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More of the 2nd year Anniversary Post Hurricane Series

Asher Kelman

OPF Owner/Editor-in-Chief
These will be important for your City. I hope you can have an exhibition, joining up with another 3-5 photographers and sell some prints and a book!


Asher Kelman

OPF Owner/Editor-in-Chief
A work in progress.

When one first looks at the sections of shelves and timber piled up randomly, one would think that this is essentially repairable as the timber is fairly intact.


All that we can see could and would be resized here by local Mexican companies who carefully arrange and pack it all as building materials for new structures. I have seen whole houses disassembled like that.

However, here,,the cre structural frames are no longer certain. The walls havecto be skeletenized to support and safely secure all major columns to the concrete slab which likely has shifted or is cracked.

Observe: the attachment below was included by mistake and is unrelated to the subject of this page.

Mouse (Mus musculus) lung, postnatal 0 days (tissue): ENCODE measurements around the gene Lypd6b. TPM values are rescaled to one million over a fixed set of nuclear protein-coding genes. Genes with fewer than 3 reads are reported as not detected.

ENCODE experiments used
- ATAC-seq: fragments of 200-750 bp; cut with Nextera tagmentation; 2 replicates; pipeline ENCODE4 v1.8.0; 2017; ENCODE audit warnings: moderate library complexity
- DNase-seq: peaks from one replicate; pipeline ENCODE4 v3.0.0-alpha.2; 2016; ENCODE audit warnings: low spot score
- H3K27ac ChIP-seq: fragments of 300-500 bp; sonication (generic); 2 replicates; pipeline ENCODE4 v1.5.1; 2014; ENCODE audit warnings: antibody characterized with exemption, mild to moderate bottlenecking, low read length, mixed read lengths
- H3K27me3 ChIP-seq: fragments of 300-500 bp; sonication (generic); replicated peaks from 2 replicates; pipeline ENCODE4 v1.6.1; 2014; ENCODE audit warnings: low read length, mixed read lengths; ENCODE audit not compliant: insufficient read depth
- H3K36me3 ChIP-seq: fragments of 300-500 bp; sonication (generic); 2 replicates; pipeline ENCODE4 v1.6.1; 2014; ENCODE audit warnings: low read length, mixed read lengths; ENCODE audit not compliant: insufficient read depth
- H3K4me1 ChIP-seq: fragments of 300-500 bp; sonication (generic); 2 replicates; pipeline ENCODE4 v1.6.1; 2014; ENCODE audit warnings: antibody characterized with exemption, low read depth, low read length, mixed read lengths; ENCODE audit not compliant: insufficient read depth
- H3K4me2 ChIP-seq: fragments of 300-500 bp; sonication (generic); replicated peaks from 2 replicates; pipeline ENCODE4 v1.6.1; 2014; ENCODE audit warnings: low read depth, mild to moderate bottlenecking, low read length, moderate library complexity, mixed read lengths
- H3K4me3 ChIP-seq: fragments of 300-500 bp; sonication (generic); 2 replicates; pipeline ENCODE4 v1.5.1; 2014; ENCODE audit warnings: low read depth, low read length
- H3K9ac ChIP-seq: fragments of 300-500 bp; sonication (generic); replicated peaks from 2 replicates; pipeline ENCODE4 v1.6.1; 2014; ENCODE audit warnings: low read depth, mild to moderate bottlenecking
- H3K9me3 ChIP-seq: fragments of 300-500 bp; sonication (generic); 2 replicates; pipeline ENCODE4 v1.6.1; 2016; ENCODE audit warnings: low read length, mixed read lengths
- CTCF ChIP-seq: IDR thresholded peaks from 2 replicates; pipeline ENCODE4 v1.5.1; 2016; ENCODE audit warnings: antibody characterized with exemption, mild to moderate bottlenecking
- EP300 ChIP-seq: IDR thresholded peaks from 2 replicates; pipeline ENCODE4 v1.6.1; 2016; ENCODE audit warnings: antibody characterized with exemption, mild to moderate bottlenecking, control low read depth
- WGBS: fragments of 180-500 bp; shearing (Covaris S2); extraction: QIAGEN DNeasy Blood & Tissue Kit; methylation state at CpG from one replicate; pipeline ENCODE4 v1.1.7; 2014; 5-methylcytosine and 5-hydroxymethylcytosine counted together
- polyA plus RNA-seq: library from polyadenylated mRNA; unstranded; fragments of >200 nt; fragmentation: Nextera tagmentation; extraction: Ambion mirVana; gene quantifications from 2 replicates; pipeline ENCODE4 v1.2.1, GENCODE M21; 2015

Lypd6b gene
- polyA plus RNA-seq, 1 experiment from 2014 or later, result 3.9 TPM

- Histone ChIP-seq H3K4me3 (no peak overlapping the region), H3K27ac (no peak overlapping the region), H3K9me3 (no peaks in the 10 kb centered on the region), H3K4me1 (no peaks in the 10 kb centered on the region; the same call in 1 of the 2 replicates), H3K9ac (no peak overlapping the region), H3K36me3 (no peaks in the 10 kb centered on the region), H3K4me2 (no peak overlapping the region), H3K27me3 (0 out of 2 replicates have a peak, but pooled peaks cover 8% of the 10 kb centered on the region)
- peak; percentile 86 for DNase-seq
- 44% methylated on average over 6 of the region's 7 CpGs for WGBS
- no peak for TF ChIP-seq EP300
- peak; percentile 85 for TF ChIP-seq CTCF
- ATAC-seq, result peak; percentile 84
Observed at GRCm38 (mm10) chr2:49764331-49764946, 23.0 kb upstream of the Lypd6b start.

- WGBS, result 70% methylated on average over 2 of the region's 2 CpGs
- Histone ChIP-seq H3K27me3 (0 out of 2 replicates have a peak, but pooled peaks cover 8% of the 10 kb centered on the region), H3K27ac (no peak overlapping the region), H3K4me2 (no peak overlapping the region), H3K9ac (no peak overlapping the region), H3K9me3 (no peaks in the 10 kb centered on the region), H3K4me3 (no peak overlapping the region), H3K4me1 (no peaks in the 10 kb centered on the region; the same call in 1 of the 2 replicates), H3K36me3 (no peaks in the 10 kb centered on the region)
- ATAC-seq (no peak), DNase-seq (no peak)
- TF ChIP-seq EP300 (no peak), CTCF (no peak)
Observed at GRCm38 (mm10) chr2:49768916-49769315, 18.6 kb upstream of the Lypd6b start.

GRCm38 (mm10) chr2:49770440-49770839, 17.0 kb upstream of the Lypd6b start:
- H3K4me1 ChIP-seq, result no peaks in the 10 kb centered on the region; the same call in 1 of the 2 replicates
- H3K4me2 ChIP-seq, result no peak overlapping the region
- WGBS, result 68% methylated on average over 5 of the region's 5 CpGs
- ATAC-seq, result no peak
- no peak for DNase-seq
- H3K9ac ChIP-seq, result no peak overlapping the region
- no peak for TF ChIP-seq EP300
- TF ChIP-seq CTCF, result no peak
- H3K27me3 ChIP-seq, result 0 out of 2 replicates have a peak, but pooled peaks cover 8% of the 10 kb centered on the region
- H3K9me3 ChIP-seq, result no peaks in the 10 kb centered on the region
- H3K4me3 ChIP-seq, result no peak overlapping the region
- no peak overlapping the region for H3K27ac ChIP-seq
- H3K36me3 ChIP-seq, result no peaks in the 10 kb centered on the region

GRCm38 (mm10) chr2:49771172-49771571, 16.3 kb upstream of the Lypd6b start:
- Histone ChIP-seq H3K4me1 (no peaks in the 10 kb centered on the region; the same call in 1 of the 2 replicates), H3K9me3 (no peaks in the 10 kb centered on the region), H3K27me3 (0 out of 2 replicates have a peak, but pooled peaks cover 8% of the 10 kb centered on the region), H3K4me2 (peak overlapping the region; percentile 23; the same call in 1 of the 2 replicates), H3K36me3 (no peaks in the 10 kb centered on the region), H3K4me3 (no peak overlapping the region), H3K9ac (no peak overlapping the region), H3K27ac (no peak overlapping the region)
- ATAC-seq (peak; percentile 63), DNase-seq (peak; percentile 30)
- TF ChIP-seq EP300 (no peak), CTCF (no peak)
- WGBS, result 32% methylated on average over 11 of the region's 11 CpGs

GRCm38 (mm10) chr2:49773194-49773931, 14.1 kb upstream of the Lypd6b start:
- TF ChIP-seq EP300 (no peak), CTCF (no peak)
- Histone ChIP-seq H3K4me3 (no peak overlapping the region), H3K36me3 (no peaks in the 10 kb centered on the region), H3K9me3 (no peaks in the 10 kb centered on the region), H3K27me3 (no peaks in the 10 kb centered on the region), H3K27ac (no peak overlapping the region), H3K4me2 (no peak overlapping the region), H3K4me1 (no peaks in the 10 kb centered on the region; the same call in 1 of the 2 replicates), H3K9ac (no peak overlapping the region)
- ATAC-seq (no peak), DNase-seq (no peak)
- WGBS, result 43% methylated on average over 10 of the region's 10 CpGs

So were these simply bulldozed or rebuilt?


Asher Kelman

OPF Owner/Editor-in-Chief
Once the city declares they are unfixable, they will bring in the bulldozers.
I can see that it’s easier when the City condemns a building 100%, as then the insurance is defined and that helps everyone!

But do they try to recycle the timber at all?

In New Jersey, at least the do repurpose the wood! But that’s high grade it seems.


Chris Calohan

Well-known member
Doubtful. It would be a grand idea and to some extent they do some separation when demolishing large structures like housing projects but more for the steel and aluminum than the wood. So much unlike So Cal or even up north in that a combination of rain and humidity takes a quick toll on wood, paper and sheetrock. Just yesterday, the hurricane far from us, but catching a band of accompanying rain, we got 5 inches in 2 1/2 hours...in the last hurricane that came through, much closer, we got 13 inches over a 24 hour period. 99% of the houses built in my area use southern yellow pine which if not used for housing, is used to make cardboard.